In the beginning of all things,
wisdom and knowledge were with the animals;
for Tirawa, the One Above, did not speak directly
to human beings. He sent certain animals to tell humans that he showed
himself through the beasts, and that from them,
and from the stars and the sun and the moon,
humans should learn. Tirawa spoke to humans through his works.

~ Chief Letakots-Lesa, Pawnee Tribe, c. 1904

For more than 2 million years, our physicality, psychology, and spirituality have been sculpted by the Natural World.  This evolutionary experience has blessed us with senses and feelings that can track Nature’s most subtle rhythms and changes. Our senses and feelings seek to maintain a harmony between the rhythms of the ‘stars and the sun and the moon’ and the physiological and cellular rhythms of our bodies: rhythms that impact our moods…our physical health…even our belief systems.

Ah, not to be cut off,
not through the slightest partition
shut out from the law of the stars.
The inner – what is it?
if not intensified sky,
hurled through with birds and deep
with the winds of homecoming.

~ Rainer Maria Rilke

Understandably, many of us feel shut out from the law of the stars…cut off from the Natural World. When we lose our conscious relationship with the Natural World, we become like the Fisher King—psycho-spiritually and physically wounded. This nature-separation angst is evident in the growing incidence of the physical, psychological and spiritual dis-eases, like depression, addiction, fibromyalgia, myofascial pain syndrome, irritable bowel syndrome, TMJ, arthritis and on and on.

When viewed through eyes wounded by this nature-separation angst, the Grail Kingdom in which we live appears wounded as well. Often, the first reaction to the perception that Nature is wounded is to rush around trying to heal it. Yet how can we remedy something we do not truly understand?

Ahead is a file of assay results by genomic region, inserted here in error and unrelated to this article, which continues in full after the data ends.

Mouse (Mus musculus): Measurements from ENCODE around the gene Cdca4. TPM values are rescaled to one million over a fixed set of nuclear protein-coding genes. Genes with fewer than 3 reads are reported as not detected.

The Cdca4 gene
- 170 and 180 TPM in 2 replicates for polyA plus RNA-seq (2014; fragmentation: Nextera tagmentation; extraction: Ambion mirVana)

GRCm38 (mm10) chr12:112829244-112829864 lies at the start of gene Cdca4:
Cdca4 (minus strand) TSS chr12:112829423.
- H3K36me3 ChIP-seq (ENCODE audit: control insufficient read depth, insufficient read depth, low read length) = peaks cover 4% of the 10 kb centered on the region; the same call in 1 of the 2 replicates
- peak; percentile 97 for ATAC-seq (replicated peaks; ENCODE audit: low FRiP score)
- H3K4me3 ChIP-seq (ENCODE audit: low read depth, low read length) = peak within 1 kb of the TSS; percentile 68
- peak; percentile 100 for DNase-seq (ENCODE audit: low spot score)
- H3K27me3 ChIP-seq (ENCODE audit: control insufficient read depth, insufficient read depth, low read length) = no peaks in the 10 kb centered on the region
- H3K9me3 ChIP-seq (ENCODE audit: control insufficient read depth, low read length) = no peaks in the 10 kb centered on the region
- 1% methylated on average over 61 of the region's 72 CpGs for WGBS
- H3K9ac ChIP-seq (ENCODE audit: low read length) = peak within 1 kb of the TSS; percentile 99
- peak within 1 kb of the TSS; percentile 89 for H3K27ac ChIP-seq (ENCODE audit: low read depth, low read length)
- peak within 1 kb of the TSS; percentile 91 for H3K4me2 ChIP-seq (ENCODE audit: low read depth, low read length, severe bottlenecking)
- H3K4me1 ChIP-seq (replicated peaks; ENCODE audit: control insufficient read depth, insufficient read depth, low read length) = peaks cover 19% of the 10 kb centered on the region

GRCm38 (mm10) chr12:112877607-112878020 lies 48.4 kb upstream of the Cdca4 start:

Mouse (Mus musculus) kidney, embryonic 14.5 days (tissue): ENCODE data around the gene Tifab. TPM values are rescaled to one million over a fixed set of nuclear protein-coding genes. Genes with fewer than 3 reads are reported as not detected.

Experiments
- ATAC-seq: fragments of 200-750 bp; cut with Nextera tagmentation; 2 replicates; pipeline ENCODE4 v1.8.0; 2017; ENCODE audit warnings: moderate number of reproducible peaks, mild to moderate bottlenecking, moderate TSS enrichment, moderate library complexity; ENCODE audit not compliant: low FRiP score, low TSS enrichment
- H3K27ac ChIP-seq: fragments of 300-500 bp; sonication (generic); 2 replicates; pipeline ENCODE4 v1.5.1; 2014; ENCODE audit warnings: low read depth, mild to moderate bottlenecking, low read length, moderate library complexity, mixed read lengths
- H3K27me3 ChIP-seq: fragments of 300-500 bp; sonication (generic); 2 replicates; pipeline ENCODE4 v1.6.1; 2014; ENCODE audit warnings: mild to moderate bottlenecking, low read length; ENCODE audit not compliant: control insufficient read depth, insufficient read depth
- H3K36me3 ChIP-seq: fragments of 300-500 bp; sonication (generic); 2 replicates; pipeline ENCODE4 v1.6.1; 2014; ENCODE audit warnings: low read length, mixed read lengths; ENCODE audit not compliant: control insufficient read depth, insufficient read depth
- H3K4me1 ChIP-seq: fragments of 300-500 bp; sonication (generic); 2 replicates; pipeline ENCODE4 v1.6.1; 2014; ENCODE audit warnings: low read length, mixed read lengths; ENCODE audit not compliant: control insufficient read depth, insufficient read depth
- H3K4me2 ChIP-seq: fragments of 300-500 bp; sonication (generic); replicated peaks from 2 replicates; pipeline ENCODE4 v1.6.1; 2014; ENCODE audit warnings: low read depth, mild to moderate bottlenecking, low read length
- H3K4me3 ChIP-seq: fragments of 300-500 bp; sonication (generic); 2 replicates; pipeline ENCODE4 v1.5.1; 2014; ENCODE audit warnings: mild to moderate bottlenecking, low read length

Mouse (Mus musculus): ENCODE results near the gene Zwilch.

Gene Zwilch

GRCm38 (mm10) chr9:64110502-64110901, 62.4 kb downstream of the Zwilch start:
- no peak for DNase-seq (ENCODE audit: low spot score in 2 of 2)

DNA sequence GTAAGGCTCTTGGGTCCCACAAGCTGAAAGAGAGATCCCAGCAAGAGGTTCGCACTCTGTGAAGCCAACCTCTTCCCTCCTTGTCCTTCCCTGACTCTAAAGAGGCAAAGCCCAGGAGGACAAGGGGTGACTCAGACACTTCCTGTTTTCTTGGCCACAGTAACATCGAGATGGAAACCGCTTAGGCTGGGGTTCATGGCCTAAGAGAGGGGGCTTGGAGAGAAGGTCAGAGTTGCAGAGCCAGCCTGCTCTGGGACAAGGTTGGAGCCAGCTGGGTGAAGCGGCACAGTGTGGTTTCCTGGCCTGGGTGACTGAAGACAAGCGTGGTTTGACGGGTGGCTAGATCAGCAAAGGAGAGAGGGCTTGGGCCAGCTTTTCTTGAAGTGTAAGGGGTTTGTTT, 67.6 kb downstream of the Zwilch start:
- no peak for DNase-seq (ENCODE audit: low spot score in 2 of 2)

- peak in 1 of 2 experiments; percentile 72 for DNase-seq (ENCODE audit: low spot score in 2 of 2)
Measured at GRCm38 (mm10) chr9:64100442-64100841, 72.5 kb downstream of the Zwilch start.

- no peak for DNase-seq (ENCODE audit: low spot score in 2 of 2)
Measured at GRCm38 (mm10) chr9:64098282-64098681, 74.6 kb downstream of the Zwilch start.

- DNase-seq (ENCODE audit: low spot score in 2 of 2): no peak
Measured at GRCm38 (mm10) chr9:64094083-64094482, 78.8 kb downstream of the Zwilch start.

Rather than rushing to ‘heal our environment’ based upon what we think we know about Nature, perhaps we should be attentive to the Grail’s wisdom that suggests what we really need to do is ‘ask the right question’. In Wolfram von Eschenbach’s version of the legend, Parzival compassionately asks the Fisher King “What ails thee?” Perhaps we could compassionately ask ourselves “What ails me?” And then do the almost impossible: Stand Still.

Stand still. The trees ahead and bushes beside you
Are not lost. Wherever you are is called Here.
And you must treat it as a powerful stranger,
Must ask permission to know it and be known.
The forest breathes. Listen. It answers.
I have made this place around you.
If you leave it, you may come back again, saying Here.
No two trees are the same to Raven.
No two branches are the same to Wren.
If what a tree or a bush does is lost on you,
You are surely lost. Stand still. The forest knows
Where you are. You must let it find you.

~ David Wagoner

Based upon indigenous wisdom, Wagoner’s poem suggests that when we lose our connection to the Natural World, there is no need to rush around trying to find it again. Instead, we should simply stand still—because wherever we are is Here. And Here is exactly where we should be. When we can finally stand still—and bring the fullness of our attention to the present moment—the Forest…the Natural World…will find us. Tirawa—the One Above—will send one of the beasts…or the sun, or the moon, or the stars…or a plant or a rock or a fungi…to find us.